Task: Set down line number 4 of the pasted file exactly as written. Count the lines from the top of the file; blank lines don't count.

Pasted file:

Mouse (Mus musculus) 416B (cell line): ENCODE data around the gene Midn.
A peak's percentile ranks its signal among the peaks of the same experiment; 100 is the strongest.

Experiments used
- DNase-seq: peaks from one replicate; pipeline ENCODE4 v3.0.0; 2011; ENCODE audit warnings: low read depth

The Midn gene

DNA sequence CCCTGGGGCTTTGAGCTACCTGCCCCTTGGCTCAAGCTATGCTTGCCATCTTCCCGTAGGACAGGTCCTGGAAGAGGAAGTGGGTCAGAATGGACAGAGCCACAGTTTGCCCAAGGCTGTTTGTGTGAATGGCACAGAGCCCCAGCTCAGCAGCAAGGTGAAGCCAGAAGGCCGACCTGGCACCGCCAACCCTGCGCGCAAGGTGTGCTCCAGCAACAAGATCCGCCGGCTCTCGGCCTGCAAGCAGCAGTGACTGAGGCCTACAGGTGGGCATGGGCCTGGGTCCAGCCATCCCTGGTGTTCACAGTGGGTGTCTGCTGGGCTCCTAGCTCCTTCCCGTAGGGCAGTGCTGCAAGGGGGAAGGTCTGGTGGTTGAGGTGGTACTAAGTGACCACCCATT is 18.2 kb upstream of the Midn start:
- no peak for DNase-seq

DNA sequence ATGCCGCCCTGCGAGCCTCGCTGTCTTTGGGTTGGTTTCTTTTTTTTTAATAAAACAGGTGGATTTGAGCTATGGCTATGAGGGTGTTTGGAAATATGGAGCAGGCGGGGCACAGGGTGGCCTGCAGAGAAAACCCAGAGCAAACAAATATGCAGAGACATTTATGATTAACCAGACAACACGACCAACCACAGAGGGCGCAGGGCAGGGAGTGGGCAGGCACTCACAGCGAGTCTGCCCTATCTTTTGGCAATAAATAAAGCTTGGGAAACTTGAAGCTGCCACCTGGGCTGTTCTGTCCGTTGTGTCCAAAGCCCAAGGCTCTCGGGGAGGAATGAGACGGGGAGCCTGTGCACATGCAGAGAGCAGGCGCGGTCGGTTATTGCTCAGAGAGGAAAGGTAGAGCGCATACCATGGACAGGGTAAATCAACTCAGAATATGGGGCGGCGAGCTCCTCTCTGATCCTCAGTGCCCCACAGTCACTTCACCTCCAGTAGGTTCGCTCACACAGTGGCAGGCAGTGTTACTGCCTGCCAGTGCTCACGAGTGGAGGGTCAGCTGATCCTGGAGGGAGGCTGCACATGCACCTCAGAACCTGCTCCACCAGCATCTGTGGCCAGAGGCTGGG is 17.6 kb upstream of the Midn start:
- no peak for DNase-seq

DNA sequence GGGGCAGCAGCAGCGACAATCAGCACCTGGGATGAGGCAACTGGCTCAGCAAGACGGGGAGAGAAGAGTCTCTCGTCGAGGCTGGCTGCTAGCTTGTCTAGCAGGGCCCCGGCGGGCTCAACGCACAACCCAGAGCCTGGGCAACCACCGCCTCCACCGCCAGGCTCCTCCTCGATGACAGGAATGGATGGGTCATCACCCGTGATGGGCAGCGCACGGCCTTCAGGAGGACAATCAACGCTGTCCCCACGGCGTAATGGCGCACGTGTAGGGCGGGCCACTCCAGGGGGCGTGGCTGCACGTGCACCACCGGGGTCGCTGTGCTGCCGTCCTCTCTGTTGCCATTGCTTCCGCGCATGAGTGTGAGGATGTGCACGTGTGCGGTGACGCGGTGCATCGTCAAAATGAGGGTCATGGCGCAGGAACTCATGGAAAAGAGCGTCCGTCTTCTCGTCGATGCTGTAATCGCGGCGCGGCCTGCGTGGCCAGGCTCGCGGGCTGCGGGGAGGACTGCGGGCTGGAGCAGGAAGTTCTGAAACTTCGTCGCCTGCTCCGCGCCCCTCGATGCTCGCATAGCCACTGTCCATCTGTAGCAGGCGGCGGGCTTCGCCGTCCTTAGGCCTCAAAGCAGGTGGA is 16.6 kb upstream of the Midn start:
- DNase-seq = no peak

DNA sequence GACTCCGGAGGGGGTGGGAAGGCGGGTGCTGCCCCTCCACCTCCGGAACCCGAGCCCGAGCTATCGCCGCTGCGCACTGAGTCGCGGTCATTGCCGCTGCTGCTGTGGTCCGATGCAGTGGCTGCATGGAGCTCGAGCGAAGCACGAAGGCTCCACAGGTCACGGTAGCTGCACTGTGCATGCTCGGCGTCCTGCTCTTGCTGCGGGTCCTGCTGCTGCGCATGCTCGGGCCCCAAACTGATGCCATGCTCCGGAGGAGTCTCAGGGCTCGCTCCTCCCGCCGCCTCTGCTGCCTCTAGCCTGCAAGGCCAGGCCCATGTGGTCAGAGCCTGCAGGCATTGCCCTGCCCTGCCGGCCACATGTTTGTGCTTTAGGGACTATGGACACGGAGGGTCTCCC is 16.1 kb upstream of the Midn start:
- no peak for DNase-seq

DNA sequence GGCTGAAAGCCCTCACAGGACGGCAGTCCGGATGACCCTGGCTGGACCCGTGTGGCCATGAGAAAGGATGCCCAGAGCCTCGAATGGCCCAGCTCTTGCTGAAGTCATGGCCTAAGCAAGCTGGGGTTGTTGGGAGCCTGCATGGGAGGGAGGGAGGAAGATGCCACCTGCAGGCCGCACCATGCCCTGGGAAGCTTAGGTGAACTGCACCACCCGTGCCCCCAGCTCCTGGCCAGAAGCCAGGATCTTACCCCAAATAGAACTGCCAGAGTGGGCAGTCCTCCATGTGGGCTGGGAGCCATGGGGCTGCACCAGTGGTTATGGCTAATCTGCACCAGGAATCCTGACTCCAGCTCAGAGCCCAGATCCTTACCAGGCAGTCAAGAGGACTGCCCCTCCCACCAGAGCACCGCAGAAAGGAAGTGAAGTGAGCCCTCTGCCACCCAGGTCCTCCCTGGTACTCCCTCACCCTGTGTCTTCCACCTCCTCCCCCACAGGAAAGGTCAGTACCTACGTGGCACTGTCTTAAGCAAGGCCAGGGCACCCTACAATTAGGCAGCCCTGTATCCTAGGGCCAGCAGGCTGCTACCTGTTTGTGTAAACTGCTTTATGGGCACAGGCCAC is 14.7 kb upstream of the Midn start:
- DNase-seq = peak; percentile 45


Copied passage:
- DNase-seq: peaks from one replicate; pipeline ENCODE4 v3.0.0; 2011; ENCODE audit warnings: low read depth